What is solidarity and why is it, in the words of the historian David Hollinger, “shaping up as the problem of the 21st century”? While all groups that display solidarity have had to contend with who constitutes the “we” and what, if anything, is owed to those who exist outside it, globalization has increased the size of the “we” to species level. In a sense, we are all neighbors, but we are neighbors who do not know each other and with whom we do not share the same language or the same values. What makes this challenge particularly pressing is the awareness that the world’s stability, if not its sheer survival, depends on the creation of new forms of broad-based solidarity.
Amid efforts to come up with alternatives, one place where people have been good at imaging solidarity on a truly global scale is in the wake of real or fictional disasters. What do responses to natural catastrophes, fantastic alien invasions, make-believe zombie apocalypses, and general mass destruction tell us about the kind of solidarity we need today?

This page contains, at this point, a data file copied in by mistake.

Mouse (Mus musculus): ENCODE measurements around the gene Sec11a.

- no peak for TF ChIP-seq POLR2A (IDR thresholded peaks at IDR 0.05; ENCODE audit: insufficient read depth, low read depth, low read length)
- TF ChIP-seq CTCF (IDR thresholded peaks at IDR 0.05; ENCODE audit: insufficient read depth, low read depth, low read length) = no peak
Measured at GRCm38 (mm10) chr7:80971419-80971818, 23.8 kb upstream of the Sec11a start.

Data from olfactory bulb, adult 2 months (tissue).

Dominic Bonfiglio studied philosophy and art history at the Johns Hopkins University and at the Humboldt-Universität zu Berlin, where he received the master’s thesis prize of the Carl-und-Max-Schneider-Stiftung. In addition to his work at the Einstein Forum, he translates books into English, including Jan Philipp Reemtsma’s Trust and Violence (2012) and Jochen Hellbeck’s Stalingrad: The City that Defeated the Third Reich (2015).